We are exploring Thai cuisine, a very rich and diverse cuisine that heavily relies on balance of aromatics. It is a cuisine that is all about the interplay of flavors and textures and no recipe better illustrates this than Thai green curry also known as kaeng khiao wan.
What are Thai curries?
In the past recipes we have published, we have discussed some of the most popular Thai curries, including kaeng kari kai (yellow curry), as well as red curry paste that we have prepared for our tod man khao pod (corn fritters) and our tod man pla (fish cakes). Most traditional Thai curry pastes usually contain fresh light flavors of lemongrass and kaffir lime zest combined with the soothing effect of coconut cream or coconut milk.
Thai curries are very different from other Asian curries. The main ingredient in Thai curries is coconut, that is added to the curry paste base. Indian curries refer to a gravy or stew dish. Garam masala is often the main spice mix along with other spices and aromatics. In Japan, curries were brought to the country by the British Navy in the 1800s and adopted decades later by the Imperial Japanese Navy. There are traditionally made with a thick curry roux that is nowadays prepared with a store-bought curry powder or curry sauce.
Thai curry paste ingredients, whether for yellow, red, massaman (sweet), panang (peanut), or green curries, are pounded together in a stone mortar and pestle. This technique allows the release of the essential oils in the herbs and spices that will deliver the unique fragrance so typical of Thai curries.
What is Thai green curry?
Green curry is probably the most pungent and spiciest of traditional Thai curries, yet its name literally means “sweet green curry”. It is said that the name actually refers to the color of the curry and not the taste. Indeed, in Thai, sweet green would refer to the “creamy green” or “pale green” color obtained by adding coconut milk to the green curry paste whose green color primarily comes from green chilies, and kaffir lime leaves.
What is the origin of Thai green curry?
Although a number of sources mention that Thai green curry was invented between the reigns of Rama 6 and Rama 7 at the beginning of the twentieth century, it has probably an older history that dates back to the thirteenth century. At that time and shortly after, Siam (former name of Thailand) opened up to trade during the time of the Kingdom of Ayutthaya, the Indian and Moorish peoples used to add milk and eventually coconut milk, to a basic paste made with coriander seeds and root, cumin, peppercorns, lemongrass, kaffir lime rind, garlic, shallots, and shrimp. This is the ancestor of green curry paste as we know it today that now always includes green chilies, that were introduced by the Portuguese in the sixteenth century, just like thong yip, this now traditional egg yolk based dessert.
How to make Thai green curry paste
Green curry paste will often include shrimp paste as well as nam pla (fish sauce), which give to the paste this unique umami flavor. As with other Thai curry preparations, green curry paste is fried with coconut cream. Once it is cooked, more coconut milk is added along palm sugar and fish sauce, as well as a protein, often chicken, fish or fish balls. Pea aubergine (Turkey berry), Thai eggplant or bamboo shoots are often added to the green curry, which is also garnished with Thai basil, kaffir lime leaves or sliced red Thai chilies.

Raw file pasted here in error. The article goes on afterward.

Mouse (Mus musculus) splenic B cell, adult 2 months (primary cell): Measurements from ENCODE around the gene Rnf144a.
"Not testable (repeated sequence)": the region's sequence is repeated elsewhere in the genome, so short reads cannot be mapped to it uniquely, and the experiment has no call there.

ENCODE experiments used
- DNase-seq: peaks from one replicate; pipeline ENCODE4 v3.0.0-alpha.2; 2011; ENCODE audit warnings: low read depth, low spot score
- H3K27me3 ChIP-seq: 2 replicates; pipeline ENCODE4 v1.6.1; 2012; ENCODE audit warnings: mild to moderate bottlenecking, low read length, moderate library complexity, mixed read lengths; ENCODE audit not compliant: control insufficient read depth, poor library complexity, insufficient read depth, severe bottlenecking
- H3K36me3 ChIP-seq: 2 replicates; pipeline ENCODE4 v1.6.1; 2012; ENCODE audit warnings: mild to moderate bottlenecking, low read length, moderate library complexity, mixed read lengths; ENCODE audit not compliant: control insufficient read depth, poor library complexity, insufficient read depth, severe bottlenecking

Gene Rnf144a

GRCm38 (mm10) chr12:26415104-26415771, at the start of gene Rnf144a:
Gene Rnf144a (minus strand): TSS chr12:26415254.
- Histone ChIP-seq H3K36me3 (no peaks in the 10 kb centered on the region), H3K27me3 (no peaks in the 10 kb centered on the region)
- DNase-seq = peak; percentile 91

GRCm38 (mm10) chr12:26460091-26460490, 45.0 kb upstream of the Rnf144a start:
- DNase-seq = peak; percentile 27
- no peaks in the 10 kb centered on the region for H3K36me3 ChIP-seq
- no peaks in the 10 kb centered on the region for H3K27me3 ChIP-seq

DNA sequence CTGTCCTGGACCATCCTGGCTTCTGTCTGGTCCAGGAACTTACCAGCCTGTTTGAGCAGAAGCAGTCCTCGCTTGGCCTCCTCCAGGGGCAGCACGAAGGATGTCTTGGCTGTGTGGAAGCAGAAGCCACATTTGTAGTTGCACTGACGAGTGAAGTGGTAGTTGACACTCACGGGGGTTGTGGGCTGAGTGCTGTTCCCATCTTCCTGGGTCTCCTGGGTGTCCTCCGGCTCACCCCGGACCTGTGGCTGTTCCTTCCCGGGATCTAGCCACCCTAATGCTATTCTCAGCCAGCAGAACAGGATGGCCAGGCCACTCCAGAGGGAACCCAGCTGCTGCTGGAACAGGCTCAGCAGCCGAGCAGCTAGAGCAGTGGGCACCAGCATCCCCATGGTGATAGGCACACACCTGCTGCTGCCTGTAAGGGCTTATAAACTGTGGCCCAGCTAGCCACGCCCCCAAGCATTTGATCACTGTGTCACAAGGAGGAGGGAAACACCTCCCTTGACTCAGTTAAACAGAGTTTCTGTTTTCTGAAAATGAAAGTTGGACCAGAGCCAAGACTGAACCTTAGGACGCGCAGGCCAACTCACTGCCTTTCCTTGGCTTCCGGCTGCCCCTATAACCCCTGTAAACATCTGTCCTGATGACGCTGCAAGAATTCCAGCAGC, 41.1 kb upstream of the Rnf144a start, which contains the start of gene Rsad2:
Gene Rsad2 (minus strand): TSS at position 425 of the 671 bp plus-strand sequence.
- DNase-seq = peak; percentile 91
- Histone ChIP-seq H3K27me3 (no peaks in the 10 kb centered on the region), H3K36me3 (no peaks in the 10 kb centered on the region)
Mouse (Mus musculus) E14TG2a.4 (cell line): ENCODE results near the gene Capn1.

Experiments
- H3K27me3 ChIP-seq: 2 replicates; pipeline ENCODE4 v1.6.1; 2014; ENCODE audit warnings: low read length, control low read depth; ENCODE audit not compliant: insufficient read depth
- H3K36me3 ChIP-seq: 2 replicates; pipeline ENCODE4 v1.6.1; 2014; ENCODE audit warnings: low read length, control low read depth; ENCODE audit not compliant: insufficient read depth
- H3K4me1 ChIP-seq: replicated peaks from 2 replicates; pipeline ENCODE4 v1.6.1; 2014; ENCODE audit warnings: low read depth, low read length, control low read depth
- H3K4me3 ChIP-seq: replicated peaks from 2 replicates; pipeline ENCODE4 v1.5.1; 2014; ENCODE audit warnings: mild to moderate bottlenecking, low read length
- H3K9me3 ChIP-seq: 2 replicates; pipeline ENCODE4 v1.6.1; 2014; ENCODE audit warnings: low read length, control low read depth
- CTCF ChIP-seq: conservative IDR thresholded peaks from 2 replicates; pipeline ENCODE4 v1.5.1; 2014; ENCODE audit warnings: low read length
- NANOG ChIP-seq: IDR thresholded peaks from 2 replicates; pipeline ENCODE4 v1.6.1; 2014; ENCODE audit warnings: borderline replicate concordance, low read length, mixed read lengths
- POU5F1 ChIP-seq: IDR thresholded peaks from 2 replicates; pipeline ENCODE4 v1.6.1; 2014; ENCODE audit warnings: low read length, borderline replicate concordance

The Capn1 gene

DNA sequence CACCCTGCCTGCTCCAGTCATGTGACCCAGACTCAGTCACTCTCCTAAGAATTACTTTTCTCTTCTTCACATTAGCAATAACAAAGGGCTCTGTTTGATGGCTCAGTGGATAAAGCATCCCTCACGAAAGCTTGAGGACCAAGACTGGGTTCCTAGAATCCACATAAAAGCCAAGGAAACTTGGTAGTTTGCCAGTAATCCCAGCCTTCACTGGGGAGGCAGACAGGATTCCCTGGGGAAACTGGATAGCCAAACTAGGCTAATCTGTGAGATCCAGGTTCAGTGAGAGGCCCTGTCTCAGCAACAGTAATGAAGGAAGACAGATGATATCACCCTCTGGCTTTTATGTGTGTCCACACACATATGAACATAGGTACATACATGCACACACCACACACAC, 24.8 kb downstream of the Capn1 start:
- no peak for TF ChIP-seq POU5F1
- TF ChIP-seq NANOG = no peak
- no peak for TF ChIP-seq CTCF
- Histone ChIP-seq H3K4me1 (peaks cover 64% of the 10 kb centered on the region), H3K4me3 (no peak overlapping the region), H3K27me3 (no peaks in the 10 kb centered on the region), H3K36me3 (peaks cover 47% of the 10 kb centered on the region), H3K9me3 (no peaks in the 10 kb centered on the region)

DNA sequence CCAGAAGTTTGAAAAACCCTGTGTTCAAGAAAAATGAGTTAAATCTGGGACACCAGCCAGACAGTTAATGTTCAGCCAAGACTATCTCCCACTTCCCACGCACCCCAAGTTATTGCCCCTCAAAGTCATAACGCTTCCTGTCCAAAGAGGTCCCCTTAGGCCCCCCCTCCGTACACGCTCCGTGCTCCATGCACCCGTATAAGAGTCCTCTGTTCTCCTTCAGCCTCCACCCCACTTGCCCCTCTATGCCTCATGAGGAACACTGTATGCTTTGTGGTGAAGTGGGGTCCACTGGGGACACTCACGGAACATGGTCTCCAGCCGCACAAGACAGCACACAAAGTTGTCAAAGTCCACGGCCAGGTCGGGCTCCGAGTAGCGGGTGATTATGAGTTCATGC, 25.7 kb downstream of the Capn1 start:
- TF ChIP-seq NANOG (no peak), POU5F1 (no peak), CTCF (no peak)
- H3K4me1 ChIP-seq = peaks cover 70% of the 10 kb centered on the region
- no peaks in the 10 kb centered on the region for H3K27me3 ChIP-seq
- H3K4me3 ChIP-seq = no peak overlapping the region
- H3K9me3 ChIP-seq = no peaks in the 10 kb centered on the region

Thai green curry is typically served with rice, which is how we have eaten it, but it can also be served with traditional round rice noodles known as khanom chin.
You can obviously omit the fish sauce and the chicken or fish to make it a vegetarian green curry.
This is probably my favorite Thai curry recipes. The spiciness of the green chilies is perfectly tamed by the sweetness of the coconut cream, and balanced by the combination of citrusy, umami and salty flavors. This Thai chicken curry recipe is a winner.
Make this Thai green curry recipe to visit the Land of Smiles in your kitchen!
- 12 fresh green hot chilies
- 3 shallots , sliced
- 8 cloves garlic , sliced
- 1 tablespoon finely sliced fresh galangal
- 1 (2-inch) piece lemongrass , thinly sliced
- Rind of 1 kaffir lime
- ½ teaspoon white peppercorns
- 1 tablespoon coriander seeds , roasted
- 1 tablespoon cumin seeds , roasted
- 1 teaspoon salt
- 1 teaspoon shrimp paste
- 6 tablespoons green curry paste
- 1 lb chicken breast , sliced
- 1 cup coconut cream
- 1 cup coconut milk
- A few holy basil or Thai basil leaves
- 2 tablespoons palm sugar
- 3 tablespoons fish sauce
- ½ cup bamboo shoots , canned
- 2 red Thai peppers , thinly sliced
- 4 kaffir lime leaves , coarsely chopped
- 2 tablespoons vegetable oil
- ⅓ cup water
- Combine the roasted coriander seeds, cumin seeds and peppercorn in a mortar. Pound well for a few minutes until reaching a powder. Transfer to a bowl and set aside.
- Pound the green hot chilies and the salt together. Add the remaining ingredients except the shrimp paste and pound until reaching a homogeneous paste.
- Add the dry spice mixture and the shrimp paste. Pound until smooth and fine.
- Add 2 tablespoons of vegetable oil to a wok or large saucepan, then add the green curry paste. Fry for a couple minutes until fragrant.
- Add the coconut cream and cook for about 3 minutes, stirring often.
- Add the sliced chicken, and fry it in the paste for about 5 minutes. Then add the bamboo shoots, fish sauce, palm sugar, and kaffir lime leaves.
- Stir, then add the coconut milk, and the water. Cook for 10 more minutes until the chicken is cooked, then add the basil and stir in.
- Serve with white rice or khanom chin (round rice noodles)